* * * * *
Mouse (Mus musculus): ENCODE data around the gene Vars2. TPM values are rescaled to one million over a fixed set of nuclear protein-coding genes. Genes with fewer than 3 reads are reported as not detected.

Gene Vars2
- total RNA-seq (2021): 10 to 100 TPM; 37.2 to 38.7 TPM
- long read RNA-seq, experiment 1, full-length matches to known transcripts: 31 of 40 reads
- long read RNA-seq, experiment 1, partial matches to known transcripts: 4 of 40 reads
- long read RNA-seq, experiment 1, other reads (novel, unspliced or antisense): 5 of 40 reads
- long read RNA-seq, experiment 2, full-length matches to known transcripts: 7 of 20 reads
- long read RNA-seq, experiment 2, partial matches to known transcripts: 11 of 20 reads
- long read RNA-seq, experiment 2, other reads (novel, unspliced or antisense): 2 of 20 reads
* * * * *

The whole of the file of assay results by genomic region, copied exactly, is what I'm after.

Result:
Mouse (Mus musculus): ENCODE data around the gene Vars2. TPM values are rescaled to one million over a fixed set of nuclear protein-coding genes. Genes with fewer than 3 reads are reported as not detected.

Gene Vars2
- total RNA-seq (2021): 10 to 100 TPM; 37.2 to 38.7 TPM
- long read RNA-seq, experiment 1, full-length matches to known transcripts: 31 of 40 reads
- long read RNA-seq, experiment 1, partial matches to known transcripts: 4 of 40 reads
- long read RNA-seq, experiment 1, other reads (novel, unspliced or antisense): 5 of 40 reads
- long read RNA-seq, experiment 2, full-length matches to known transcripts: 7 of 20 reads
- long read RNA-seq, experiment 2, partial matches to known transcripts: 11 of 20 reads
- long read RNA-seq, experiment 2, other reads (novel, unspliced or antisense): 2 of 20 reads